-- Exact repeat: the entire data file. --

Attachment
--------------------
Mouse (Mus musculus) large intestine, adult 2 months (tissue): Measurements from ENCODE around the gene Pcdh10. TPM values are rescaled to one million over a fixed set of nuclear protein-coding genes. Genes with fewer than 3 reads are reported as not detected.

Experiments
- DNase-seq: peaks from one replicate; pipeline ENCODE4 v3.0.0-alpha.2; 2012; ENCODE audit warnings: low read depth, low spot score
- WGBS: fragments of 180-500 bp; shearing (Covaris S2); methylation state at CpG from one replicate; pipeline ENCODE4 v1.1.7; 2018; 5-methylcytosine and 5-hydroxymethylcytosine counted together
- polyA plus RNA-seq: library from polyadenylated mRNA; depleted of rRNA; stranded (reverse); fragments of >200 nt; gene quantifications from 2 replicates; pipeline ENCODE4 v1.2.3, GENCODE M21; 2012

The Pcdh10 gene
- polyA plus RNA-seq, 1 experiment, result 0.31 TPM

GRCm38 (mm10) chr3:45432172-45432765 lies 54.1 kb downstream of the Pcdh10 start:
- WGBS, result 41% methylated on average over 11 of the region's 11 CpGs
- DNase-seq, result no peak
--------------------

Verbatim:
Mouse (Mus musculus) large intestine, adult 2 months (tissue): Measurements from ENCODE around the gene Pcdh10. TPM values are rescaled to one million over a fixed set of nuclear protein-coding genes. Genes with fewer than 3 reads are reported as not detected.

Experiments
- DNase-seq: peaks from one replicate; pipeline ENCODE4 v3.0.0-alpha.2; 2012; ENCODE audit warnings: low read depth, low spot score
- WGBS: fragments of 180-500 bp; shearing (Covaris S2); methylation state at CpG from one replicate; pipeline ENCODE4 v1.1.7; 2018; 5-methylcytosine and 5-hydroxymethylcytosine counted together
- polyA plus RNA-seq: library from polyadenylated mRNA; depleted of rRNA; stranded (reverse); fragments of >200 nt; gene quantifications from 2 replicates; pipeline ENCODE4 v1.2.3, GENCODE M21; 2012

The Pcdh10 gene
- polyA plus RNA-seq, 1 experiment, result 0.31 TPM

GRCm38 (mm10) chr3:45432172-45432765 lies 54.1 kb downstream of the Pcdh10 start:
- WGBS, result 41% methylated on average over 11 of the region's 11 CpGs
- DNase-seq, result no peak